Evolutionary history affects adaptation at the rear edge
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Proposed Symposium Title: Evolutionary history affects adaptation at the rear edge
Laura F. Galloway1
Affiliations: 1 Department of Biology, University of Virginia, Charlottesville VA, USA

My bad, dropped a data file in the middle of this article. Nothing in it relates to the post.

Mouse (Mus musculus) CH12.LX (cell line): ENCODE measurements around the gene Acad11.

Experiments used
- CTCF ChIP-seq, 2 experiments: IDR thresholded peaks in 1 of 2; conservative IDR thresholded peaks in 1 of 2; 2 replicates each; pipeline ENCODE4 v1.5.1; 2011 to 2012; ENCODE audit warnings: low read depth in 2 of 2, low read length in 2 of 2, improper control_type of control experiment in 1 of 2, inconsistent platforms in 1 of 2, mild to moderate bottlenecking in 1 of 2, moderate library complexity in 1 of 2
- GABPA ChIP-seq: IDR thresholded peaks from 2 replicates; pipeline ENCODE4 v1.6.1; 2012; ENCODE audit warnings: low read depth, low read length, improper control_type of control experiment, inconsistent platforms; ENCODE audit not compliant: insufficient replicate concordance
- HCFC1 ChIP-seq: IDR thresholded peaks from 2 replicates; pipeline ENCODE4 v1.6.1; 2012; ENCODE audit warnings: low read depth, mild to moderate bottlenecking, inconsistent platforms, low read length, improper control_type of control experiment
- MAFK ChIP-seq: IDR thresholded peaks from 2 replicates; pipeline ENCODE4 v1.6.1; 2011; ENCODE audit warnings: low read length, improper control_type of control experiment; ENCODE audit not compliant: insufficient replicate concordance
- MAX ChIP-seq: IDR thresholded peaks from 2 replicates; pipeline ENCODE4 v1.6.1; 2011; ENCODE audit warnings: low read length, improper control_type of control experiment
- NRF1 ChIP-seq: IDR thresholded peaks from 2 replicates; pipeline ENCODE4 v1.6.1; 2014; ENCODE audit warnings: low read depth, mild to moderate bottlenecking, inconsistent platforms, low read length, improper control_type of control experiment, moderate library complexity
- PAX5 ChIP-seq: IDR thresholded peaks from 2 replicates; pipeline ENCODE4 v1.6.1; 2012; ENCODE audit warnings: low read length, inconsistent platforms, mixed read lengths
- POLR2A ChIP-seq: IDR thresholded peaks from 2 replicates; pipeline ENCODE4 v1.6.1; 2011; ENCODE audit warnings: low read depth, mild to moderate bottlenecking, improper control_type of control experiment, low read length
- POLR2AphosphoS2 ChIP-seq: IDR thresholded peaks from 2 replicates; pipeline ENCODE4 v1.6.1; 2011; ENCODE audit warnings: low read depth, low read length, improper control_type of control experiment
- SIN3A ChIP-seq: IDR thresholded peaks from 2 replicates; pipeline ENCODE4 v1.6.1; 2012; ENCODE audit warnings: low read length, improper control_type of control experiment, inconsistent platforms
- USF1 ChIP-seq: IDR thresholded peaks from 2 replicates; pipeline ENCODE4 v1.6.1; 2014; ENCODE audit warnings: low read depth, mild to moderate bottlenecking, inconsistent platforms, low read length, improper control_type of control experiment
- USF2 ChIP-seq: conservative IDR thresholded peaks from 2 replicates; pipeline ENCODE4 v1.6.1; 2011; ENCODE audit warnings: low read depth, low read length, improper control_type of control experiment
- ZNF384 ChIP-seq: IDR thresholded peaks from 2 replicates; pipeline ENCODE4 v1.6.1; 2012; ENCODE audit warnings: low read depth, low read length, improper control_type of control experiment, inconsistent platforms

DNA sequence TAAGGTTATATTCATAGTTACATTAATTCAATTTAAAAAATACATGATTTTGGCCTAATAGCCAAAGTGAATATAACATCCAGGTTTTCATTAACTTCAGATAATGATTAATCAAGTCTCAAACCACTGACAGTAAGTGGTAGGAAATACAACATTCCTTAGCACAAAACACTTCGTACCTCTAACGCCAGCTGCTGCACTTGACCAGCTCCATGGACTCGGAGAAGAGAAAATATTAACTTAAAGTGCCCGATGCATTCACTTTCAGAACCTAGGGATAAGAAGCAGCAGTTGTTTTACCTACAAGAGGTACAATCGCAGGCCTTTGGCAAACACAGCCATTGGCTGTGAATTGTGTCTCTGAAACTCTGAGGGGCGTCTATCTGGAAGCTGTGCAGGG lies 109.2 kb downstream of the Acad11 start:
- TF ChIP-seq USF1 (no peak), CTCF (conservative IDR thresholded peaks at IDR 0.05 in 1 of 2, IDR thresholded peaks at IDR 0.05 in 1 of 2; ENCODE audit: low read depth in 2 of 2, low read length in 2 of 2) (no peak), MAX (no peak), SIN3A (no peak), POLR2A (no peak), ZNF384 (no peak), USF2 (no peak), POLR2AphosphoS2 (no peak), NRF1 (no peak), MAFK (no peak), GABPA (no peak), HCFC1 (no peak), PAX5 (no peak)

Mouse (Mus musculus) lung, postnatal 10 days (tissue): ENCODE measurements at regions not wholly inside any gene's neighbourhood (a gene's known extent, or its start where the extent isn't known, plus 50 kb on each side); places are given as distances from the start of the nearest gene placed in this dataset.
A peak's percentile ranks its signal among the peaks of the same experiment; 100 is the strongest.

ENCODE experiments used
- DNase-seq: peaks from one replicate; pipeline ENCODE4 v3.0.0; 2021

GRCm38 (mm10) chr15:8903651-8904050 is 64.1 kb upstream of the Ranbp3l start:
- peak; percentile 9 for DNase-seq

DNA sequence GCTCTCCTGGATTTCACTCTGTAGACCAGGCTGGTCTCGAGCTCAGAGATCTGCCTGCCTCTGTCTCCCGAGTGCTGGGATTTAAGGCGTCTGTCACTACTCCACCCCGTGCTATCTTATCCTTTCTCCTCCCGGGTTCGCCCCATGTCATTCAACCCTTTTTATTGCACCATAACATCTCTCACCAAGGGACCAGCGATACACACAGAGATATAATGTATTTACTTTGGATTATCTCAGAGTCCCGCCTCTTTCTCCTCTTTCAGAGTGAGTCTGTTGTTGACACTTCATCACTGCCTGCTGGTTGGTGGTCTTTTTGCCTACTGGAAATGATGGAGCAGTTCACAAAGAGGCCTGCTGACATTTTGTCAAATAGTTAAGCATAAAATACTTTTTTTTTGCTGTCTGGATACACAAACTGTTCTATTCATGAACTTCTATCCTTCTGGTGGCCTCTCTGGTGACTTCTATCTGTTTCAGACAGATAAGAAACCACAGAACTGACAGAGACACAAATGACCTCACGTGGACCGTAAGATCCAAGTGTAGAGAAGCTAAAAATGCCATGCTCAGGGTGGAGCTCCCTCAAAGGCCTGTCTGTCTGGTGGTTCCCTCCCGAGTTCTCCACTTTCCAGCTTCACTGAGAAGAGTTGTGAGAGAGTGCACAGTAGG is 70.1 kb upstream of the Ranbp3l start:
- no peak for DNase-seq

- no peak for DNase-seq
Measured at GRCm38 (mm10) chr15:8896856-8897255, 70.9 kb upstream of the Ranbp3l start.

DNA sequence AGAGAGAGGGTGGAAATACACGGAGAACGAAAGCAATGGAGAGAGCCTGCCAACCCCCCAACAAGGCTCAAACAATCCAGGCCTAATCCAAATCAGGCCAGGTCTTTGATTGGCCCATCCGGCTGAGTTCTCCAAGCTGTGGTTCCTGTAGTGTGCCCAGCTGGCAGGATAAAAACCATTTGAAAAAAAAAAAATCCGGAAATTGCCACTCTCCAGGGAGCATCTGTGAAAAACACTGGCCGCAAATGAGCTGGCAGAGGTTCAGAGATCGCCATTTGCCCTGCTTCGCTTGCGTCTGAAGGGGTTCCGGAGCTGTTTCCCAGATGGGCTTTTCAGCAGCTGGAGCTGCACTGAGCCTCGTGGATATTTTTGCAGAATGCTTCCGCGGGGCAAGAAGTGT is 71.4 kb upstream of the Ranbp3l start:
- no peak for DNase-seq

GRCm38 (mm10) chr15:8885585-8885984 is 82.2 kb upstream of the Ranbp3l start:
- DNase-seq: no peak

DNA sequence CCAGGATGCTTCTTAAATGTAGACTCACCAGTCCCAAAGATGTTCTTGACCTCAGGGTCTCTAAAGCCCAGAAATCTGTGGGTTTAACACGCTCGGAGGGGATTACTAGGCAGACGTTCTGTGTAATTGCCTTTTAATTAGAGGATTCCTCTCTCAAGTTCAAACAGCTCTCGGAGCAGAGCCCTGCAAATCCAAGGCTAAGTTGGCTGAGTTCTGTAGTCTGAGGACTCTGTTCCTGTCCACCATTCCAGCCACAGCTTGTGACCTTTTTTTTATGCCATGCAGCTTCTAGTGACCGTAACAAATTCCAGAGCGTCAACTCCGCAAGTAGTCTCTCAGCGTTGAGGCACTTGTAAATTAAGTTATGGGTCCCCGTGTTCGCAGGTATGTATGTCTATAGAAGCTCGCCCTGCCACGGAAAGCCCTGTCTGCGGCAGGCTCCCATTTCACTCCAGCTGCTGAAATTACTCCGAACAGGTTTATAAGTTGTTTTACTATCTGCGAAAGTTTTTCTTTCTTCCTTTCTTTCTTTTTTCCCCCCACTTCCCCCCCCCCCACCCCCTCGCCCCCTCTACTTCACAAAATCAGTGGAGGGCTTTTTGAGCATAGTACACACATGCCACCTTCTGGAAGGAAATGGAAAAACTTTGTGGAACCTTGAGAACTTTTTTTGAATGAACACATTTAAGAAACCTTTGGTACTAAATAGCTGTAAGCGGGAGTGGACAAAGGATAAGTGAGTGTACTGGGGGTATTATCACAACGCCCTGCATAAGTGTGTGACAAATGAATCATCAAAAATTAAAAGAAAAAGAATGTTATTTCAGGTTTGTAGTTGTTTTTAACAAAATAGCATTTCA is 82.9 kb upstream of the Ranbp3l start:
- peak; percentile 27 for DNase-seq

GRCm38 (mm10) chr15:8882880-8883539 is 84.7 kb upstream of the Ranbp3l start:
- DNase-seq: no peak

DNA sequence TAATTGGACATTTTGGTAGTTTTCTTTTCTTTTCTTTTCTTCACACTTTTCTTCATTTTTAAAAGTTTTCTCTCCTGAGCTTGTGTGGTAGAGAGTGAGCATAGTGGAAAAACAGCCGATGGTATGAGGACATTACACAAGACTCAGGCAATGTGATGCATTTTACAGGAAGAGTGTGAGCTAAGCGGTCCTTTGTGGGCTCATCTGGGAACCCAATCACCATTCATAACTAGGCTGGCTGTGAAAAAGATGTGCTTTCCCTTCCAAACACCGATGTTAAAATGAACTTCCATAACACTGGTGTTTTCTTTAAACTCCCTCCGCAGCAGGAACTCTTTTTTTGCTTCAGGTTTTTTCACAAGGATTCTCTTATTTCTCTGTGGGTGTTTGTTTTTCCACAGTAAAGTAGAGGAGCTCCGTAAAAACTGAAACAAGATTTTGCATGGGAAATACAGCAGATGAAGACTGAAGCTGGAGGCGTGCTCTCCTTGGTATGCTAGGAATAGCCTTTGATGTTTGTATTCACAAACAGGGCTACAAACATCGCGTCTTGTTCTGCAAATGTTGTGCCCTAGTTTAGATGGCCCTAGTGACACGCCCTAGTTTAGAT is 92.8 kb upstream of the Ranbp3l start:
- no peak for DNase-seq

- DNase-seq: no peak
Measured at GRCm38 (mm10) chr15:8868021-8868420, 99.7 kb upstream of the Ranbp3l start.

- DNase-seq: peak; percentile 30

How past evolutionary dynamics have shaped range limits remains a central and timely question in ecology and evolutionary research, especially when predicting how species ranges will respond to future climates. The rear edge – remnant populations persisting in former glacial refugia – is particularly exposed to climate change as these populations often occur at the warmer range limits. However, this range limit is largely overlooked in evolutionary research so we lack a clear picture of how past evolutionary dynamics may affect adaptation in these populations. Rear-edge populations may have served as distinct genetic diversity reservoirs during successive glaciation periods. High genetic diversity and differentiation may have provided beneficial variation to adapt to continuously warming post-glacial climates and will be crucial for the ability of these populations to persist and adapt to future climates. At the same time, rear-edge populations may be at particular risk for extinction, as strong genetic drift resulting from a history of demographic decline and isolation in marginal habitats may reduce their genetic diversity and constrain adaptation. This interplay of opposing evolutionary forces may result in a mosaic of adaptive capacities at species’ rear edges. Here we assessed how past evolutionary dynamics shape climate adaptation at the rear edge of the North American herb Campanula americana. We studied populations from the core and the rear edge and found greater phenotypic differentiation among populations and greater adaptation to the marginal climates in rear-edge populations. These results will be discussed in a climatic, population genetic and phylogenetic context.